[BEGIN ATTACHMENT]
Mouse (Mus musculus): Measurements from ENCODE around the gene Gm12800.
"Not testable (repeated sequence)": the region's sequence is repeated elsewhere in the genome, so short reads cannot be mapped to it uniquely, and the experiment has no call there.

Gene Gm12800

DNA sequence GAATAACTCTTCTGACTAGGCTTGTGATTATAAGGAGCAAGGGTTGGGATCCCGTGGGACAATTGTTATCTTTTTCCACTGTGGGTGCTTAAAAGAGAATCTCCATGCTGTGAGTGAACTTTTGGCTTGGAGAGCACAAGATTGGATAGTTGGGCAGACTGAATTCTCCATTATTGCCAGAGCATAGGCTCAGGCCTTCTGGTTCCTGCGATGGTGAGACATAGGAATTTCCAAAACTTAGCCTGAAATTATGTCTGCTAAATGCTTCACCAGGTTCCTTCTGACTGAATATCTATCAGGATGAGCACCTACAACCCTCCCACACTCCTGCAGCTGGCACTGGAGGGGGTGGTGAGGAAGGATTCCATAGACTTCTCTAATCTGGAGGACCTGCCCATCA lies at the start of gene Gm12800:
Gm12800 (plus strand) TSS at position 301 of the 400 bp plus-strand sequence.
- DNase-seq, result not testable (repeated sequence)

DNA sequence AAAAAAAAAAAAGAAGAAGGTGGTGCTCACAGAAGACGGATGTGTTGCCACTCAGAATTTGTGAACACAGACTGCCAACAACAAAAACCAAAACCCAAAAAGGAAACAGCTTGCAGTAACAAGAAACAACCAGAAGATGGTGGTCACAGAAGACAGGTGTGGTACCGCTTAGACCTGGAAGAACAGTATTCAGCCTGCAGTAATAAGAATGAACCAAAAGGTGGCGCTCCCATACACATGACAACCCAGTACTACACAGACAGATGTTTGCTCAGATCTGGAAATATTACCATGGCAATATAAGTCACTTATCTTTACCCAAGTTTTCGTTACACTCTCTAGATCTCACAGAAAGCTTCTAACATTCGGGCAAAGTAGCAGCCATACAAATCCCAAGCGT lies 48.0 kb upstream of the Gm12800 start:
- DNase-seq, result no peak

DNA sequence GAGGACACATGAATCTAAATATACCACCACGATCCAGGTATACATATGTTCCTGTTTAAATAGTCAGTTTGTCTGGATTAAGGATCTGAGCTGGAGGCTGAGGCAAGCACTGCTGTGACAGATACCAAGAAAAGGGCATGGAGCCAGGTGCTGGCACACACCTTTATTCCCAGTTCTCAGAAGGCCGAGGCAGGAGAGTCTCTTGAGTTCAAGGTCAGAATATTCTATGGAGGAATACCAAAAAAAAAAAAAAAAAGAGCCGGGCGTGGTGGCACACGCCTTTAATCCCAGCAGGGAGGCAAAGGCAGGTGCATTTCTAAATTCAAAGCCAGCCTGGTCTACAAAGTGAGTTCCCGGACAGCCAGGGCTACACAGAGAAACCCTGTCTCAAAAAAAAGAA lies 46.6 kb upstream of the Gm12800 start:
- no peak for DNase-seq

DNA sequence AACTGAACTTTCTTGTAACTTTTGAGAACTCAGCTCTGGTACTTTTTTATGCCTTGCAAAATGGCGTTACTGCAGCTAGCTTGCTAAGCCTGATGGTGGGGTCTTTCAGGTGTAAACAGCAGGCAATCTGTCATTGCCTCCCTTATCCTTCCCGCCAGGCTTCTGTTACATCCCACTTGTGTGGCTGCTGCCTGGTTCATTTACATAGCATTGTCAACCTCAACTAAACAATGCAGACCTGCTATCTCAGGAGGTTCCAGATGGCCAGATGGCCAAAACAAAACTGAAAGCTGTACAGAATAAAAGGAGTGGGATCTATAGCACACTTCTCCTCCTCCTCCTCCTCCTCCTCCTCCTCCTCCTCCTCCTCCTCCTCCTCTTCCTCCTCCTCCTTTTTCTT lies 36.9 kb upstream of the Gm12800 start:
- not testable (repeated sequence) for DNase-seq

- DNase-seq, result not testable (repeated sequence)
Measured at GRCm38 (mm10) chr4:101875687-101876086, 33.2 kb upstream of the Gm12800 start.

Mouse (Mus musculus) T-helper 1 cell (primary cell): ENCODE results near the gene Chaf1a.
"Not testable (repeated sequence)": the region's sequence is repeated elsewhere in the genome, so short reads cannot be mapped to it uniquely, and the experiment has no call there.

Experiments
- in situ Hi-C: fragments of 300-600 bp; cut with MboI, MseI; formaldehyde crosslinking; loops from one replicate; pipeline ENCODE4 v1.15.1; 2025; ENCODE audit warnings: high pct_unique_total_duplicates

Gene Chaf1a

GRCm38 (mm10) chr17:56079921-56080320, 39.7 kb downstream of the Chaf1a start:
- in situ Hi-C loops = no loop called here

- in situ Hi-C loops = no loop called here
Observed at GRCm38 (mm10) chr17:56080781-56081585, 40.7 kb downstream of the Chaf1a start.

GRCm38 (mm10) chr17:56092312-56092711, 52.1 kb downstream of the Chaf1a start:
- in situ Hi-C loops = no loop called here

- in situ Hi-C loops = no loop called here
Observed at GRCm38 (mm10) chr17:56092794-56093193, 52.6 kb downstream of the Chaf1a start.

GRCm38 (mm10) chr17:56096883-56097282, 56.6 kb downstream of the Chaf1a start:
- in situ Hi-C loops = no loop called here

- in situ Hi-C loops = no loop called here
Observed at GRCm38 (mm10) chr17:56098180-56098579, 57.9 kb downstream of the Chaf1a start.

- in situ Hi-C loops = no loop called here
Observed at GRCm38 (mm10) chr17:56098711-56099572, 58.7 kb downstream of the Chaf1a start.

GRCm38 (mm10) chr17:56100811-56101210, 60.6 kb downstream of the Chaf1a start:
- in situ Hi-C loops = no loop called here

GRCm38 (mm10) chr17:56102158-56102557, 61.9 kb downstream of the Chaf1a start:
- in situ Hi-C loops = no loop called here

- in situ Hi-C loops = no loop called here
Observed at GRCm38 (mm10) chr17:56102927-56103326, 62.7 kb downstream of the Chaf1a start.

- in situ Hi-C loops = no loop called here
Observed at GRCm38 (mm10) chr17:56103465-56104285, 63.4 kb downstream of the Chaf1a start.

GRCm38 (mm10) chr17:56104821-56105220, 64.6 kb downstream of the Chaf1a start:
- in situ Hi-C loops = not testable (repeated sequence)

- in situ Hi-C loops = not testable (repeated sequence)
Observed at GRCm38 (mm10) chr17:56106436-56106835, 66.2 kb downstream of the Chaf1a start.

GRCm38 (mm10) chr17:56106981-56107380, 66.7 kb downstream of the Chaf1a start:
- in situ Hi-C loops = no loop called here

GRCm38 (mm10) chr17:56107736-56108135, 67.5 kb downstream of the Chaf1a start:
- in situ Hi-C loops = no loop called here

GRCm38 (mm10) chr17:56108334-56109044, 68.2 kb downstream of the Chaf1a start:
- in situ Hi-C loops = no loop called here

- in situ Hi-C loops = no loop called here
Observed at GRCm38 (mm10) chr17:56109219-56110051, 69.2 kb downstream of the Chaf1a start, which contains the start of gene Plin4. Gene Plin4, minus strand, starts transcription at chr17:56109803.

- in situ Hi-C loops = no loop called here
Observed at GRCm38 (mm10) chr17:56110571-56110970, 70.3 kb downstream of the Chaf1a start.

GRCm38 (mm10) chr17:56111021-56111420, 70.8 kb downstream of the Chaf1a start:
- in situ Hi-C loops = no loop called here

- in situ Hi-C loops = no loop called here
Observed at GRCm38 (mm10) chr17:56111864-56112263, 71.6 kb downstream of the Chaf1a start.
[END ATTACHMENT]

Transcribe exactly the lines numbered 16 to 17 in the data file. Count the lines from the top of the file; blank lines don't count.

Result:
"Not testable (repeated sequence)": the region's sequence is repeated elsewhere in the genome, so short reads cannot be mapped to it uniquely, and the experiment has no call there.

Experiments